Lasix Yes Yes Yes Yes Yes Yes Yes Yes
Digoxin                
Humanpower Yes Yes Yes Yes Yes Yes Yes Yes
Average number of Doctors 0 4 0 0 0 0 0 0
Average number of Nurses 5 12 4 6 4 6 6 8
Average number of laboratory technicians 3 4 2 2 2 2 3 3

Table 2: Availability of drugs, medical supplies and other resources in the health facilities, Jimma zone, south west Ethiopia, March 2013.

Even though the above drugs and medical supplies are there during the visit, most of the key informants have said that these resources are not regularly there and not planned according to the expected number of patients.

Knowledge and attitude of health workers

Thirty two health workers who were working at different department were assessed on their knowledge about diabetes management, twenty three (71%) of them were male, majority of them were nurse 22(87%), the minimum, maximum and mean service year of the health workers respectively was 1,21 and 6.7 with 6.34 Standard deviation. The minimum, maximum, mean age and Standard deviation of the health workers was 2,46,28.6 and 6.1 respectively. Majority of the respondents 25(78.1%) mentioned RBS/FBS as the major diagnostic approach to diabetes. Twenty nine (90.6%) of the respondents mentioned polyphagia as major symptom of diabetes. More than 80% of the respondent mentioned polydepsia as major symptom of diabetes. Polyuria was mentioned by 28(87.5%) of the health works as major symptom of diabetes.

Majority of the health workers had no in-service training on diabetes management. The key informants have also supported this finding because most of them said that in-service trainings are mostly given on common infectious diseases like Tb, HIV and malaria.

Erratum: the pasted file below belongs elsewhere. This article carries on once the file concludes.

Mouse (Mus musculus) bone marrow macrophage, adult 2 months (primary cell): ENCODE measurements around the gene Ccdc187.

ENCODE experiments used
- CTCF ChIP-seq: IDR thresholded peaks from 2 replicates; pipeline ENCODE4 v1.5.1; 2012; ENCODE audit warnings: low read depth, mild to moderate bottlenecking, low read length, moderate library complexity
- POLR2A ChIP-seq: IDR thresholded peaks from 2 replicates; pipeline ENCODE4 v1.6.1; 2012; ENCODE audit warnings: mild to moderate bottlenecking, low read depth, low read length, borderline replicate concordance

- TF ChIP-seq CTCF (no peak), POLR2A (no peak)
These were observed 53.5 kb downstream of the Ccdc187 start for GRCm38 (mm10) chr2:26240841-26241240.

Patients’ perception on the services

Majority of patients 190 (91.8%) agreed that they regularly get the health care provider on their each follow-up. However thirty two 15.5% of them reported that they usually do not get the drug at their visit to health facilities for follow up. Almost all of the patients 200 (96.6%) reported that they come for the services regularly according to their appointment and majority of them have good perception that the health workers give them enough time to present their problems. 10% of the patients disagree that the health care providers did not tell about their current health problems. 17% of the patients disagree that the dose and frequency of their drug were well explained to them by health care providers. Almost 20% of the patients disagree that the health care provider did explain healthy life style to them (Table 3).

Heath care provider gave youenough time to explaincomplaints Number Percent
Strongly disagree 32 15.5
Disagree 20 9.7
Undecided 19 9.2
Agree 91 44.0
Strongly agree 45 21.7
Health care provider told youwhat could worsen health condition and what shouldthe patient take care of
Strongly disagree 24 11.6
Disagree 18 8.7
Undecided 36 17.4
Agree 76 36.7
Strongly agree 53 25.6
Health care provider has well explained to you the type, dose andfrequency of the drug I should take
Strongly disagree 12 5.8
Disagree 22 10.6
Undecided 31 15.0
Agree 85 41.1
Strongly agree 57 27.5

Table 3: Patients’ perception to health care providers practice in giving them enough time for patients compliant (N=207), Jimma zone, south west Ethiopia, March 2013.

Discussion